Swarthmore College is a private liberal arts college in the United States with an enrollment of 1,545 students. The college is located in the borough of Swarthmore, Pennsylvania, 11 miles (17.7 km) southwest of Philadelphia.
Founded in 1864, Swarthmore was one of the earliest coeducational colleges in the United States. The school was organized by a Committee of Quakers from three Hicksite yearly meetings: Baltimore, New York, and Philadelphia. Many of the founders were prominent in the abolitionist and women's rights movements and other social concerns and included Edward Parrish, Deborah and Joseph Wharton, Benjamin Hallowell, and James and Lucretia Mott. Swarthmore was established to be a college, "...under the care of Friends, at which an education may be obtained equal to that of the best institutions of learning in our country." By 1906 Swarthmore dropped its religious affiliation, becoming officially non-sectarian.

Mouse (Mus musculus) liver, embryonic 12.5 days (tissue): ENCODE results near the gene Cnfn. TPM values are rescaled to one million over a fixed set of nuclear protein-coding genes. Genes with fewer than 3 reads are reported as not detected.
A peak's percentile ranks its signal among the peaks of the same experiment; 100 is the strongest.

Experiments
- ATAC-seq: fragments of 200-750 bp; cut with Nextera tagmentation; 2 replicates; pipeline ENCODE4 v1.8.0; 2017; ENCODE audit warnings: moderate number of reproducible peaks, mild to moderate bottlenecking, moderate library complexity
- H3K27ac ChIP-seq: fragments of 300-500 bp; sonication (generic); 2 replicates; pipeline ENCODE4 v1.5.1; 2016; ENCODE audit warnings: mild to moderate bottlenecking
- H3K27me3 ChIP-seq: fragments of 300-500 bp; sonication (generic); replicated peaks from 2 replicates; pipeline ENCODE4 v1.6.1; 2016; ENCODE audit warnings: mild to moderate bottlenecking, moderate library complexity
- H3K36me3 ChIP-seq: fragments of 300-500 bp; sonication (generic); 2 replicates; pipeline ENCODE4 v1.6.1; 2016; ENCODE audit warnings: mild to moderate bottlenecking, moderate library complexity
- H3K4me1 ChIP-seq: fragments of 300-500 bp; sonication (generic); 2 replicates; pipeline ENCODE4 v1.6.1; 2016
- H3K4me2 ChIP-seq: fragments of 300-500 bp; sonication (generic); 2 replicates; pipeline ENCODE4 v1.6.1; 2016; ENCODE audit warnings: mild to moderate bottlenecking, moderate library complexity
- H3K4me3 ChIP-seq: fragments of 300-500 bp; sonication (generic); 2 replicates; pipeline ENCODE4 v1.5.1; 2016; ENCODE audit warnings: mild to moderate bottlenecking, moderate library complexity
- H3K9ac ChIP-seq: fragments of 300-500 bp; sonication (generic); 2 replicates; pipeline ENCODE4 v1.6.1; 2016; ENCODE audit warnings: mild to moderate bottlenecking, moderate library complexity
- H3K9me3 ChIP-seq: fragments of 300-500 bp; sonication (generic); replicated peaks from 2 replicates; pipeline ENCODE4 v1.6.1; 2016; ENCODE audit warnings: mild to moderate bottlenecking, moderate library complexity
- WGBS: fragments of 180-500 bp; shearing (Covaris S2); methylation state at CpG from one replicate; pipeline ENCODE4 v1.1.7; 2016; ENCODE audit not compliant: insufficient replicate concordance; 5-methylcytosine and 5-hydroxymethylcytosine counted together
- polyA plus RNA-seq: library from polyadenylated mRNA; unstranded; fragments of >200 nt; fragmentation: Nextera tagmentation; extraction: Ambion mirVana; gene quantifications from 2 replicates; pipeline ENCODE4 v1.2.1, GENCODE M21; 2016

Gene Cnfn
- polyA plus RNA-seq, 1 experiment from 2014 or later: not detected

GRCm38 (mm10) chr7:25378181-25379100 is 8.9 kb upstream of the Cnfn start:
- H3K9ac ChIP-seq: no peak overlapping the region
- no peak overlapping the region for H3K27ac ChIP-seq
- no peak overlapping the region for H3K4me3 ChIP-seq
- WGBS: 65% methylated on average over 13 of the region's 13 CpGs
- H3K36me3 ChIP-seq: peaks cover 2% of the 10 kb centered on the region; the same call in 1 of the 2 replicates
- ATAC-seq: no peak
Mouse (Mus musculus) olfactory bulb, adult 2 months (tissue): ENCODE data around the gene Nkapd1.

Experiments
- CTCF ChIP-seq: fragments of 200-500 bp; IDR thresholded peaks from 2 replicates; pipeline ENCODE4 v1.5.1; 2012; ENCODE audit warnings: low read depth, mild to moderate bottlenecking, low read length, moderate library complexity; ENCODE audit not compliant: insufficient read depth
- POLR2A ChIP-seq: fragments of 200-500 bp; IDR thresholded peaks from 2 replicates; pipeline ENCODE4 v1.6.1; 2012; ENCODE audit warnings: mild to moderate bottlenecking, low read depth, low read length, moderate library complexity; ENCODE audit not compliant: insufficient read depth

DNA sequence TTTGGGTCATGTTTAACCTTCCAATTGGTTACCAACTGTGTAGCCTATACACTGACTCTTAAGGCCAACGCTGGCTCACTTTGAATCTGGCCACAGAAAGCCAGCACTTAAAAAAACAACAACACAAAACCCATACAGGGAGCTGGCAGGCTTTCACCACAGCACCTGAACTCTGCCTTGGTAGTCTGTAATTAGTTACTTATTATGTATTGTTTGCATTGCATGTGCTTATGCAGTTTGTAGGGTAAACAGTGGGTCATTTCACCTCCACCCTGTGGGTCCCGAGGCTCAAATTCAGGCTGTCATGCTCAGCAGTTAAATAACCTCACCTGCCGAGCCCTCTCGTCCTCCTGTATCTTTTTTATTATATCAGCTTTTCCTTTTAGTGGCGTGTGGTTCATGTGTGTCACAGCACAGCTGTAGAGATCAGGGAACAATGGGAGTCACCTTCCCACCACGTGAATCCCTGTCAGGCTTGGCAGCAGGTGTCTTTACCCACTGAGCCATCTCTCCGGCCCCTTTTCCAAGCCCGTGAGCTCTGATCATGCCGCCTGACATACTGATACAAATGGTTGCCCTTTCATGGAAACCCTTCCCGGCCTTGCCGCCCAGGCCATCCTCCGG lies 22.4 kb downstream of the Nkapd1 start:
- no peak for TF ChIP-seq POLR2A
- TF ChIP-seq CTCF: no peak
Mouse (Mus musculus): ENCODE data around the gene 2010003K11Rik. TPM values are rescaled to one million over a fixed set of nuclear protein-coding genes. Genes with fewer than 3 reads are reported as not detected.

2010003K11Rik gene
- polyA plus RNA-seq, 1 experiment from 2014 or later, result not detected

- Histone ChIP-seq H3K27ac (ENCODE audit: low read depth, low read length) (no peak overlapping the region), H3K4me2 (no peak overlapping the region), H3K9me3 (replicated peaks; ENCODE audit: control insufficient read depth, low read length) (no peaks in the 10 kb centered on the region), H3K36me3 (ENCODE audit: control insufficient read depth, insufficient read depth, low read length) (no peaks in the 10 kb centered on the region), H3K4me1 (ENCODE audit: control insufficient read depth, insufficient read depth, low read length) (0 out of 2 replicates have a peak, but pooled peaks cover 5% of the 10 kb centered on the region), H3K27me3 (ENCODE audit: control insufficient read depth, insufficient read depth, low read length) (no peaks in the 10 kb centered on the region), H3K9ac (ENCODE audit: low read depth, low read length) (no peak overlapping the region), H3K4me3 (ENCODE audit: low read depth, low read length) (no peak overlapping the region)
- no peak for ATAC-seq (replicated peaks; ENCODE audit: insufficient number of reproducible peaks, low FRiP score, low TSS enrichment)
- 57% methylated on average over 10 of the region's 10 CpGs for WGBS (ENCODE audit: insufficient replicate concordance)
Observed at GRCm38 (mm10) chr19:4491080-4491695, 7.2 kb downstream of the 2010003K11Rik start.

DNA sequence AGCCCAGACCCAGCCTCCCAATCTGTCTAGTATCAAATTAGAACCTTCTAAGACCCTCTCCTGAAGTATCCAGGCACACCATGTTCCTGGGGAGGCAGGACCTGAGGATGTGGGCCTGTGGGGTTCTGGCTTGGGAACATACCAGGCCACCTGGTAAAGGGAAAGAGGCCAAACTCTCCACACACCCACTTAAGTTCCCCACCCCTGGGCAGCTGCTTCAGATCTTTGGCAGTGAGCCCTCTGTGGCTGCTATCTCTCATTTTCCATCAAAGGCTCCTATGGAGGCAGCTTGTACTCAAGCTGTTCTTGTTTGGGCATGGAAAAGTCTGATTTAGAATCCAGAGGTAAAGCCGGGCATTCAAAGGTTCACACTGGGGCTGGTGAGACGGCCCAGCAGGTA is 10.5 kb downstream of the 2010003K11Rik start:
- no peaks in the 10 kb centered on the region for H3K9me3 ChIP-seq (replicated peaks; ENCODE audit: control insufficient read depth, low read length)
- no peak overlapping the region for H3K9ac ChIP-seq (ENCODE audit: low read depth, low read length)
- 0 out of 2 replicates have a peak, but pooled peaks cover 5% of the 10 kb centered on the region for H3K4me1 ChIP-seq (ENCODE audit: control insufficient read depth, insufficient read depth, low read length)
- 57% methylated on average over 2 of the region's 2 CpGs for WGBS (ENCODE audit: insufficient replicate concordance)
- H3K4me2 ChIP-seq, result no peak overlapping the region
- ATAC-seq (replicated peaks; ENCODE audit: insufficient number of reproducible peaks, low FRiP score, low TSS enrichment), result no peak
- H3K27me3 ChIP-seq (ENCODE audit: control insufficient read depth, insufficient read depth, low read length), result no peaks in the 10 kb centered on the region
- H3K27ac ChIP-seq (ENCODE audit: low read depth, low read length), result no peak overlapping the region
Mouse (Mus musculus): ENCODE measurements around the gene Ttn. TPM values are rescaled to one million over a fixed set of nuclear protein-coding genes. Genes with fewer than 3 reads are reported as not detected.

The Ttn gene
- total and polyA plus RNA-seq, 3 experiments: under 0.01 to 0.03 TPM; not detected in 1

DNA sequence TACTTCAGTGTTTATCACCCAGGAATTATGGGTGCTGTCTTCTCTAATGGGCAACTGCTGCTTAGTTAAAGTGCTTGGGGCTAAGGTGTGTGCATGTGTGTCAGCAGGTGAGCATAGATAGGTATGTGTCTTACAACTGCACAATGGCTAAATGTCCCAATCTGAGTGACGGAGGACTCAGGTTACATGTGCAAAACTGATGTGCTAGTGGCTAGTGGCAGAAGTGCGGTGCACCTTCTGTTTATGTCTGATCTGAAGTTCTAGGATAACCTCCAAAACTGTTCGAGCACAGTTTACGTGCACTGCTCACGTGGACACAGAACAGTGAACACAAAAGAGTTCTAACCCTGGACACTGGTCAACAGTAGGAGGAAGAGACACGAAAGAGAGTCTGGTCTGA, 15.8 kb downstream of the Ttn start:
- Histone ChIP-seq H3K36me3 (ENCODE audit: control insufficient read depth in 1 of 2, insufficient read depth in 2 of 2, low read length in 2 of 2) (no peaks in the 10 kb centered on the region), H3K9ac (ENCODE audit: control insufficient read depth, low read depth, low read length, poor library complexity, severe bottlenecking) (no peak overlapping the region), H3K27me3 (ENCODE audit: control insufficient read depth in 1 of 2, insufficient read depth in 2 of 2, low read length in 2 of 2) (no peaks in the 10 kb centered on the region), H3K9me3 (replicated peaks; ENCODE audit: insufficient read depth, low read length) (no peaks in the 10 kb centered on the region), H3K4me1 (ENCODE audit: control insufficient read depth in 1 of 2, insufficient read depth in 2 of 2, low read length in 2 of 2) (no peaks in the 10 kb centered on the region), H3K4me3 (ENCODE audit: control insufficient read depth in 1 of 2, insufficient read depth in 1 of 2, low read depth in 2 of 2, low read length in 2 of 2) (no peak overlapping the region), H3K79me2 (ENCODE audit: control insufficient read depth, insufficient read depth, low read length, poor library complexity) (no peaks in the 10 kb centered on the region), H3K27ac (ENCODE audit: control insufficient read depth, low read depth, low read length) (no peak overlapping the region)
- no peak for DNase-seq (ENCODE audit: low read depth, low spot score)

Today, the college is known for a rigorous intellectual character, shaped by a commitment to social responsibility and the legacy of its Quaker heritage. Ninety percent of graduates eventually attend graduate or professional school, and over twenty percent of graduates attain a Doctor of Philosophy degree in their lifetime, rates among the highest of US institutions.
Swarthmore is a member of the Tri-College Consortium, a cooperative arrangement among Swarthmore, Bryn Mawr, and Haverford Colleges. The consortium shares an integrated library system of more than three million volumes, and students are able to cross-register in courses at all three institutions. A common Quaker heritage exists amongst the consortium schools and the University of Pennsylvania also extends this cross-registration agreement to classes at the University of Pennsylvania's College of Arts and Sciences.
Swarthmore's campus and the Scott Arboretum share the same borders.